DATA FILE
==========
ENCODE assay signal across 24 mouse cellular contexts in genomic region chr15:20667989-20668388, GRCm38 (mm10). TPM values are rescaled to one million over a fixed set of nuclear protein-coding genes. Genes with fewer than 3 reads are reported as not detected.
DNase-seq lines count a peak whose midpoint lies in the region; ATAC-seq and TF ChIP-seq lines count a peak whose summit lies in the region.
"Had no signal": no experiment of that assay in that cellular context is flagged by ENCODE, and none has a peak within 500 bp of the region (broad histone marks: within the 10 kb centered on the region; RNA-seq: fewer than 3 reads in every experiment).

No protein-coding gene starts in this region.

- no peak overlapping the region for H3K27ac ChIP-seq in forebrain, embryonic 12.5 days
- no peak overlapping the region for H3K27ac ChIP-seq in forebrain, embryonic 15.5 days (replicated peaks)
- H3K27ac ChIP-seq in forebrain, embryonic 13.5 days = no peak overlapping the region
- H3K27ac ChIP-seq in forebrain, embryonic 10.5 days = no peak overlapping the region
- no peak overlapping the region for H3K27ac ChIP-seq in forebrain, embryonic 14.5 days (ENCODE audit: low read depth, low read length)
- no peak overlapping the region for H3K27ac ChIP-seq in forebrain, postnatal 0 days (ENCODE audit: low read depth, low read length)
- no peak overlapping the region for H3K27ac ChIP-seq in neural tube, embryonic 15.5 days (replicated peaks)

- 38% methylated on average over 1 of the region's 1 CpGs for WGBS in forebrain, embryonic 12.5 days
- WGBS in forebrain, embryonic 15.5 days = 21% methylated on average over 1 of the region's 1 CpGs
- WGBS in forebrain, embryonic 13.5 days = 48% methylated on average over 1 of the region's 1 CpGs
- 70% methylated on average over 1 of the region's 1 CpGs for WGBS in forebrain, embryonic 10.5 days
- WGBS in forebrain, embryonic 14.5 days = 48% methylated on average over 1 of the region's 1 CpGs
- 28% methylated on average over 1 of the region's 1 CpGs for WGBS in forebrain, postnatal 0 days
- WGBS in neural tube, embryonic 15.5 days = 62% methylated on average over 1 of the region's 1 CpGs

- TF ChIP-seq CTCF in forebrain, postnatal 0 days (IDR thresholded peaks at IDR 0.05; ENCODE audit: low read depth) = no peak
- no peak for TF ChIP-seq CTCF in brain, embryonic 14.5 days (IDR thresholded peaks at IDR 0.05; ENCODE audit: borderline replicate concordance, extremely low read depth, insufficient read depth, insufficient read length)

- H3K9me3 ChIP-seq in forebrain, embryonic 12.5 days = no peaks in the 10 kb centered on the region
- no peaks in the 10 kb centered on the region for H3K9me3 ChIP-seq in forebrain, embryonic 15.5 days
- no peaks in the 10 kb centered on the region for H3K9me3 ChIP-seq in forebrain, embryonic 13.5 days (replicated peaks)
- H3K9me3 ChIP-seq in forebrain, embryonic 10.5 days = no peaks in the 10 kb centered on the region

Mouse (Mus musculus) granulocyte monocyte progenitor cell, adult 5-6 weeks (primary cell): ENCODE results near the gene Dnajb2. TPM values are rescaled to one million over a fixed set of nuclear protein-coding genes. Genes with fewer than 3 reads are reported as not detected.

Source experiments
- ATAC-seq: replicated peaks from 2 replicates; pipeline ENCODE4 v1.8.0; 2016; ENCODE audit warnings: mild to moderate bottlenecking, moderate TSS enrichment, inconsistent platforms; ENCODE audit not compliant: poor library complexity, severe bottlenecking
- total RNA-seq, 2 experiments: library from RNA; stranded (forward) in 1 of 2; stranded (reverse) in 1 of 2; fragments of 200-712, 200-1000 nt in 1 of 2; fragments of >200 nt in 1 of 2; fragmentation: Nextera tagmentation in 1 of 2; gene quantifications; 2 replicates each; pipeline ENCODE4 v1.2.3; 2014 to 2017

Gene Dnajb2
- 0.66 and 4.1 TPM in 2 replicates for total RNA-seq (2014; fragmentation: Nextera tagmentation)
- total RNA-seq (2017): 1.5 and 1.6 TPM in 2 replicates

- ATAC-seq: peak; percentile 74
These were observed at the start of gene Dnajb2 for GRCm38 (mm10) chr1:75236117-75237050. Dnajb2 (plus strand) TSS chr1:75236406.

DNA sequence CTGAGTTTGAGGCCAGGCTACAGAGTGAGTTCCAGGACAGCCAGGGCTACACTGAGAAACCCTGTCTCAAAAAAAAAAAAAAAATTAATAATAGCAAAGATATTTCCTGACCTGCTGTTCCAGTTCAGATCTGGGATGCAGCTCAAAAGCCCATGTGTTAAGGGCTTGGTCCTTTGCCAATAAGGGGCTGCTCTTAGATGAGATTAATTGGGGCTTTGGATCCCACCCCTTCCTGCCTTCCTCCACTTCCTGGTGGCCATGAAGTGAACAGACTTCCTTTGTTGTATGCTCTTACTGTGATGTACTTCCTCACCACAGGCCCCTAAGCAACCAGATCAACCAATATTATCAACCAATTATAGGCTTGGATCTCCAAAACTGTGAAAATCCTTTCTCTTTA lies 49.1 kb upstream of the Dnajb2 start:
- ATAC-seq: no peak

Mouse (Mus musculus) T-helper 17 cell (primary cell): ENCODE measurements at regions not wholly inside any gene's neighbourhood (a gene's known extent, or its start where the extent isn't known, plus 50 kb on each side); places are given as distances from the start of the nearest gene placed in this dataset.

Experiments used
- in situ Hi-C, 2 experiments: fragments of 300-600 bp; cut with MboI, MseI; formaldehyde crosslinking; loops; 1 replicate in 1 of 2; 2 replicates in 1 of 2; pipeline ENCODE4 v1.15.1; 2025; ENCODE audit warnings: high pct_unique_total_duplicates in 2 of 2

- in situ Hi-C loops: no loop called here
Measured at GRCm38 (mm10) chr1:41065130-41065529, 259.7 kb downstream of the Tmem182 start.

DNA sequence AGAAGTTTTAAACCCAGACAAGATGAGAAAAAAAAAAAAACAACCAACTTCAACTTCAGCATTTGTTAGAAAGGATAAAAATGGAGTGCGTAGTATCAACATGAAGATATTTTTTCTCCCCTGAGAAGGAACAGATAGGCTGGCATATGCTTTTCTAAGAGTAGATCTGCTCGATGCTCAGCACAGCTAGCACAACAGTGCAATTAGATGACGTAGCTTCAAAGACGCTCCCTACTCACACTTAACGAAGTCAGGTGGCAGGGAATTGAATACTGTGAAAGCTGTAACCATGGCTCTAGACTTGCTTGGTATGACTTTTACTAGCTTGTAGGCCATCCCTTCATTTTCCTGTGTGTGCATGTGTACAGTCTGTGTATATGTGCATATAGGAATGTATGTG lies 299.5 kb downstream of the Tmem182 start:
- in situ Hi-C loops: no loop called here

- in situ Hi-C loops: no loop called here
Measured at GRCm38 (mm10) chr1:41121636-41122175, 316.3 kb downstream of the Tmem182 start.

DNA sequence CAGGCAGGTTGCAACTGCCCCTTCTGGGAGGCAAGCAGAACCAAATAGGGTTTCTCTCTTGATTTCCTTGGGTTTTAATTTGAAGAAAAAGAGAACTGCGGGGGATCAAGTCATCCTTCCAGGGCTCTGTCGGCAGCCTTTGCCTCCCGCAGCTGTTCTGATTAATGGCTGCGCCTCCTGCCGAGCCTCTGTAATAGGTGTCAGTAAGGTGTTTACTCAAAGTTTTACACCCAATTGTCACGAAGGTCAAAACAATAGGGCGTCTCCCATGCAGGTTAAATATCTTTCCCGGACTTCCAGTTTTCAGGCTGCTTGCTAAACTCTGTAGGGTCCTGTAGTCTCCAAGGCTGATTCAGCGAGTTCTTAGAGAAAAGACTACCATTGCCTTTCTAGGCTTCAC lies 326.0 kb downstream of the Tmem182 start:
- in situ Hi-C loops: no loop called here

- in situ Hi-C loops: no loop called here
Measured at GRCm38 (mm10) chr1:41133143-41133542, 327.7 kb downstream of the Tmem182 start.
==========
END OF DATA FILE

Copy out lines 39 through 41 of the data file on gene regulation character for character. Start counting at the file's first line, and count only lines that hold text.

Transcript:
- in situ Hi-C loops: no loop called here
Measured at GRCm38 (mm10) chr1:41065130-41065529, 259.7 kb downstream of the Tmem182 start.

DNA sequence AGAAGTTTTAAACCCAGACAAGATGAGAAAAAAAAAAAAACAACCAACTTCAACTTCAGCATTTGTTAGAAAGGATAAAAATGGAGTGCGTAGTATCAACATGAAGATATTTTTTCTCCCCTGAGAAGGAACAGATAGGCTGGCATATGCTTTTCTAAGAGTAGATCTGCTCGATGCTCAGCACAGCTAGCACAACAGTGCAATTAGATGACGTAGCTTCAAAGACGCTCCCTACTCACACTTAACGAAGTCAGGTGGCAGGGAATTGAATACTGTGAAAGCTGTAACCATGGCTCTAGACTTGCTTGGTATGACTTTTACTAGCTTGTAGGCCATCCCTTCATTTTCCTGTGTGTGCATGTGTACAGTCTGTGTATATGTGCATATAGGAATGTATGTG lies 299.5 kb downstream of the Tmem182 start: